KEYS AND TECHNIQUES TO TAME AND GROW BLUEBERRIES
The fruits of the forest are fruits with a high cost due to their fragility to blows and handling and because of their scarce cultivation. The wild ones are very expensive and the accounts for consumers do not pay. Today in Gardenprue we tell you the keys to its cultivation in case you dare. If you’ve already planted strawberries in your garden, set aside a space in the garden for the blueberry .
We had been wanting to talk about this fruit of the forest for some time, although the trigger for deciding to write this article was something curious. Speaking with a family member, he told me that he had recently discovered that he was allergic to blueberries. He discovered it from an unpleasant and harrowing experience when eating a few. He went to the specialist doctor to tell him what had happened and the surprise was great when the doctor in question had never heard of what a blueberry was. So that there is no doubt about what a blueberry is and how it is grown, here is our contribution.
SOME DETAILS OF THE BLUEBERRY
The blueberry is known mainly by this name although we have some more such as blueberry, anavi, small change or raspanos. All of them less common names but that designate both the fruit and the plant whose botanical classification is of the genus Vaccinium spp. The cultivated species are various and differ by country. They are mainly distinguished Vaccinium corymbosum L. (American), the common blueberry (popular in Europe) or V. myrtillus L., or others such as V. ashei, V. oxicoccus. and a few more species. All of them cultivated and consumed. The differences and popularity lie in the geographic zones and consequently, climatic zones, differentiating dozens of species according to warm or temperate climate.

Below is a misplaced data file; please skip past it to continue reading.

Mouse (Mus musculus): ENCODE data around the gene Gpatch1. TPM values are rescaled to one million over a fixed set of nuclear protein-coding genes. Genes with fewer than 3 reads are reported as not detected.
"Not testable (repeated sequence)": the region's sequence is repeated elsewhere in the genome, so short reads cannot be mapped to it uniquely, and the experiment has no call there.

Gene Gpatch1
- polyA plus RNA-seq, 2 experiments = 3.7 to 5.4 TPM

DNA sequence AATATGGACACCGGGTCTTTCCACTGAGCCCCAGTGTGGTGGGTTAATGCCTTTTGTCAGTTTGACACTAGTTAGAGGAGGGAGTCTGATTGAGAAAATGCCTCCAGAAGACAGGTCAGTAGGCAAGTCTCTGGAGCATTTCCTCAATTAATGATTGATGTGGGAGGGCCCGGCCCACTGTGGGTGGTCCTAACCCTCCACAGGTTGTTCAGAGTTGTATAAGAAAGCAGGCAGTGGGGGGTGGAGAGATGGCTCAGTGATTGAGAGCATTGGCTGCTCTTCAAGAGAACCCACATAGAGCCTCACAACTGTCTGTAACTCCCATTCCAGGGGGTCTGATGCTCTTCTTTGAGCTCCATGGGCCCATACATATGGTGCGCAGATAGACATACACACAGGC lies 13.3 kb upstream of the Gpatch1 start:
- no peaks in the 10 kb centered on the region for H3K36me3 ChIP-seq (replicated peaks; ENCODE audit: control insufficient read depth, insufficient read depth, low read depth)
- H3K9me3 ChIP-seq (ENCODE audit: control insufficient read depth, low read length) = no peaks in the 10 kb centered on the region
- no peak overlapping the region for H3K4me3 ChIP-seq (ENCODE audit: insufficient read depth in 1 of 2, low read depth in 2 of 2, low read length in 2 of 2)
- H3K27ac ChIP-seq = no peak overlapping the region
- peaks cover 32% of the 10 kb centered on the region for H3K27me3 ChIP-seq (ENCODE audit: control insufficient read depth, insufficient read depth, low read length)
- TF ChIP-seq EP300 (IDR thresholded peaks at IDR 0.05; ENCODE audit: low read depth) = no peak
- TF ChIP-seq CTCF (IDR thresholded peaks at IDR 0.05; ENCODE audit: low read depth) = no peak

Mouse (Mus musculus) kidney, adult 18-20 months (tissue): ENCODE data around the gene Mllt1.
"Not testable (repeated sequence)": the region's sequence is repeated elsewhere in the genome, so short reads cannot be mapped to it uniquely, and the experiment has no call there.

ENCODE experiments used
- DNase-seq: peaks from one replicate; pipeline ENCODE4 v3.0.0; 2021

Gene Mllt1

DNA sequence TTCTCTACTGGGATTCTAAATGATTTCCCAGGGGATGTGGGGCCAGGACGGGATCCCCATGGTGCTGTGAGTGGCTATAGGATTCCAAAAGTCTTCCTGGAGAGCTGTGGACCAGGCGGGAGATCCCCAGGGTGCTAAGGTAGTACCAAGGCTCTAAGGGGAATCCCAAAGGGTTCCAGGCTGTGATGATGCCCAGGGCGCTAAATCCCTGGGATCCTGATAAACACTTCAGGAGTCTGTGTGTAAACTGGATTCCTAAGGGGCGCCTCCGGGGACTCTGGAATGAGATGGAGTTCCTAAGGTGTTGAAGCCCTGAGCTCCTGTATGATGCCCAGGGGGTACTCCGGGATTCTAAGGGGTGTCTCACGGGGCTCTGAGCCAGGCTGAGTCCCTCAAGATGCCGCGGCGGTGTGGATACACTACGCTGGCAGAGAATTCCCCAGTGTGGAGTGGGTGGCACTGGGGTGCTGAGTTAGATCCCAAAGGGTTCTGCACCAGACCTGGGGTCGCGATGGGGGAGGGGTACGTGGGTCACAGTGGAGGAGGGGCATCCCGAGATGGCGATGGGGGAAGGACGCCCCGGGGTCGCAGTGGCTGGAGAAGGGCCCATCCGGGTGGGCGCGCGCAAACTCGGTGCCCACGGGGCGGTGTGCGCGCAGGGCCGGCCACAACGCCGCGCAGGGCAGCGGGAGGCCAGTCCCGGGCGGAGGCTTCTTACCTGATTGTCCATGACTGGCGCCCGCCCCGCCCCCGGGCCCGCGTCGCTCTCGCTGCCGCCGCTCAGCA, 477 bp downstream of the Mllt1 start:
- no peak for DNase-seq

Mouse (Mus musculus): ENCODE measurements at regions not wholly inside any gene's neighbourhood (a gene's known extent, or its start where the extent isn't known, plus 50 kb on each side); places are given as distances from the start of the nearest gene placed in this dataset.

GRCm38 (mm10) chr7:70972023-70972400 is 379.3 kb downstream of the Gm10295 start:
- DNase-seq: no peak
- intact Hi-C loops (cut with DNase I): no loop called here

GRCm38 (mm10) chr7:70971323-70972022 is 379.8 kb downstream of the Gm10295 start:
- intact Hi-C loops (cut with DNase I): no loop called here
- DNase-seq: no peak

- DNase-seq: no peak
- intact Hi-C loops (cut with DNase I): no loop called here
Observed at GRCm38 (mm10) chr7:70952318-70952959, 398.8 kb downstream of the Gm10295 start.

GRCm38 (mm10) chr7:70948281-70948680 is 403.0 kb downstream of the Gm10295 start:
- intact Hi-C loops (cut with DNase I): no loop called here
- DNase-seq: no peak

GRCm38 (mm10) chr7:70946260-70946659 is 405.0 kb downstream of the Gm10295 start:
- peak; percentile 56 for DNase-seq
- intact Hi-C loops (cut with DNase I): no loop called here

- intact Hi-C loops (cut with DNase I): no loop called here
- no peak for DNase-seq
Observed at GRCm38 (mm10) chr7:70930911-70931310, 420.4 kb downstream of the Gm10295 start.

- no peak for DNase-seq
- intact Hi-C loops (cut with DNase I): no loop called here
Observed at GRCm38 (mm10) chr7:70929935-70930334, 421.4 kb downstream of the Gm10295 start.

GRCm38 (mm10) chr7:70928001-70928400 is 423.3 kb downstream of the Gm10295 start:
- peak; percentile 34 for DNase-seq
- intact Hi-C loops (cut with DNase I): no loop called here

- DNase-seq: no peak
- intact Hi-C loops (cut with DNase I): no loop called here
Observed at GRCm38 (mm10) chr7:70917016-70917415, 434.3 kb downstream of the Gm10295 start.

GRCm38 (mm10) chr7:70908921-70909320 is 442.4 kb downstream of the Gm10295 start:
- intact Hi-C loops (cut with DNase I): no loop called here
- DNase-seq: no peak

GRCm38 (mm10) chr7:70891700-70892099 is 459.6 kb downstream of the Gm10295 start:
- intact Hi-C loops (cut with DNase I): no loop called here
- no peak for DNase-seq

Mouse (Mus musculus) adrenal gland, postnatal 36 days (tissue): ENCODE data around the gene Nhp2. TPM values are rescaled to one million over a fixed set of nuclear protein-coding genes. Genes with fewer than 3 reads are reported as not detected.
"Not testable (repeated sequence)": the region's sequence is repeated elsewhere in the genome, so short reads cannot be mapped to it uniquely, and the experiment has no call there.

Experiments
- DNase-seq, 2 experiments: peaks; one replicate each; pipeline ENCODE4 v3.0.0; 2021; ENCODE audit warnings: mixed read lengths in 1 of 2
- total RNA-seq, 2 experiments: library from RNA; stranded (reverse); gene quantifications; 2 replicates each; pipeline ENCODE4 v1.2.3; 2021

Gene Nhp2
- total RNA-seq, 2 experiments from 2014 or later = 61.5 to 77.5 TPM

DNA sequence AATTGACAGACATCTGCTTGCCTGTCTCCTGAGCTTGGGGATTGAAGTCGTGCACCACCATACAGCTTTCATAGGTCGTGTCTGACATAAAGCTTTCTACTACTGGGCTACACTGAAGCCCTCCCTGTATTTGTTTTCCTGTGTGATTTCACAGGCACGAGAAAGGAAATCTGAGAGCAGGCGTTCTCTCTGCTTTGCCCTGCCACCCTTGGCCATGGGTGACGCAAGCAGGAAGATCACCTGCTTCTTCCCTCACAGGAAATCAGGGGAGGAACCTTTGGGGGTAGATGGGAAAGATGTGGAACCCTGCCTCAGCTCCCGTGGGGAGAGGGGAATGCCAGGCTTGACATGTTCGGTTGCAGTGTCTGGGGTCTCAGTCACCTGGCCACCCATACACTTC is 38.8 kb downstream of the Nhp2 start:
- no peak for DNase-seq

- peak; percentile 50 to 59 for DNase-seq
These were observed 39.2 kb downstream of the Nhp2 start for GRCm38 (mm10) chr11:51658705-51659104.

The most cultivated today is the American blueberry ( Vaccinium corymbosu m L.), selected for its large fruits. This has made this variety spread over the 5 continents for its commercial exploitation. As a crop it is mainly found in the US, obviously, and across the Atlantic in Central and Eastern Europe and Russia.
WHAT IS THE BLUEBERRY PLANT LIKE?
It is a woody shrub up to 4 meters high in its fullness. It is a very long-lived deciduous species with abundant cluster flowering. Its fruit is red in color that turns bluish-black with a waxy layer called pruin that gives it that velvety matte texture. Other fruits that contain this protective protein are, for example, sloe or grapes. The blueberry root system is shallow and with a very fine root, so the humidity of the soil will be key as we will see later.
THE CLIMATE AND THE SOIL, THE KEYS TO ITS CULTIVATION
It has a typical temperate forest climate, although not very gloomy. The lighting is necessary. Its weak point is the late frosts where the flowers die when temperatures drop below 4 or 5ºC. It should be noted that during the winter latency, it is able to withstand a whopping (and never better said) of -30ºC. In addition, it is a species that needs a few hours of minimum cold during the winter so that the flowering and fruit setting are adequate. It needs to accumulate between 400 and 1200 hours below 7ºC, according to species and varieties, so that the following phenological state is correct. Another critical point with respect to the climate is hot and very dry summers. Fruit wrinkling can occur above 30ºC if the ambient humidity is very dry.